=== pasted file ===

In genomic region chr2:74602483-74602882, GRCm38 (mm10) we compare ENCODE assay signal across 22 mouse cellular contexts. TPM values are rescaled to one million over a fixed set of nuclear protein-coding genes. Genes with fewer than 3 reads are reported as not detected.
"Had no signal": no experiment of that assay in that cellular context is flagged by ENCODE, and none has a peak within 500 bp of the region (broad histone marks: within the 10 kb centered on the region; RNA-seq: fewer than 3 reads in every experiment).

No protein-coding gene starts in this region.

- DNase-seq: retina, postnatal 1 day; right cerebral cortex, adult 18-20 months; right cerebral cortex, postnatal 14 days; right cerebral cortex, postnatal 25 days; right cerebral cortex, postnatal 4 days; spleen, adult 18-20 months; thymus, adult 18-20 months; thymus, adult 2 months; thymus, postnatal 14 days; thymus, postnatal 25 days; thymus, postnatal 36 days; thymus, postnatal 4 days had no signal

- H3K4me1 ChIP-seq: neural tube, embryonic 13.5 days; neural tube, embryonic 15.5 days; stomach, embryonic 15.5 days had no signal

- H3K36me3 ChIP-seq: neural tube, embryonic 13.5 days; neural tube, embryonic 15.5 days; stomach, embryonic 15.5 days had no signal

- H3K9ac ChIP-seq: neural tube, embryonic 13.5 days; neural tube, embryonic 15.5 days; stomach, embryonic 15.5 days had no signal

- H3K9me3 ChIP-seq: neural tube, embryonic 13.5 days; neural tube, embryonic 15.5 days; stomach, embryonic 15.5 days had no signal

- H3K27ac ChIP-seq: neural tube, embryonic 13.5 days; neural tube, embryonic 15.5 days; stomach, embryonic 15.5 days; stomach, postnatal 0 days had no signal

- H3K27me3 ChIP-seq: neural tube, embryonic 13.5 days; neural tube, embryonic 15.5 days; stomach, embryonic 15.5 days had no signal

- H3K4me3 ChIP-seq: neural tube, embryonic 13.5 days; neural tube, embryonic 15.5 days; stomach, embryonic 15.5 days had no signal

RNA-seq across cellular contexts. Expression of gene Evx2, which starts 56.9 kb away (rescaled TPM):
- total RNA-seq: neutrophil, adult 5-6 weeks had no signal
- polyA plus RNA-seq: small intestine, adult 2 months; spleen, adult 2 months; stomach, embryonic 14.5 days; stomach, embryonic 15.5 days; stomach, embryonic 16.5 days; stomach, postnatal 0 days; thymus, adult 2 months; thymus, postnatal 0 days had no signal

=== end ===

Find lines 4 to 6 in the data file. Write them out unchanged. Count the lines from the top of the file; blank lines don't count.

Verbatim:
- DNase-seq: retina, postnatal 1 day; right cerebral cortex, adult 18-20 months; right cerebral cortex, postnatal 14 days; right cerebral cortex, postnatal 25 days; right cerebral cortex, postnatal 4 days; spleen, adult 18-20 months; thymus, adult 18-20 months; thymus, adult 2 months; thymus, postnatal 14 days; thymus, postnatal 25 days; thymus, postnatal 36 days; thymus, postnatal 4 days had no signal

- H3K4me1 ChIP-seq: neural tube, embryonic 13.5 days; neural tube, embryonic 15.5 days; stomach, embryonic 15.5 days had no signal

- H3K36me3 ChIP-seq: neural tube, embryonic 13.5 days; neural tube, embryonic 15.5 days; stomach, embryonic 15.5 days had no signal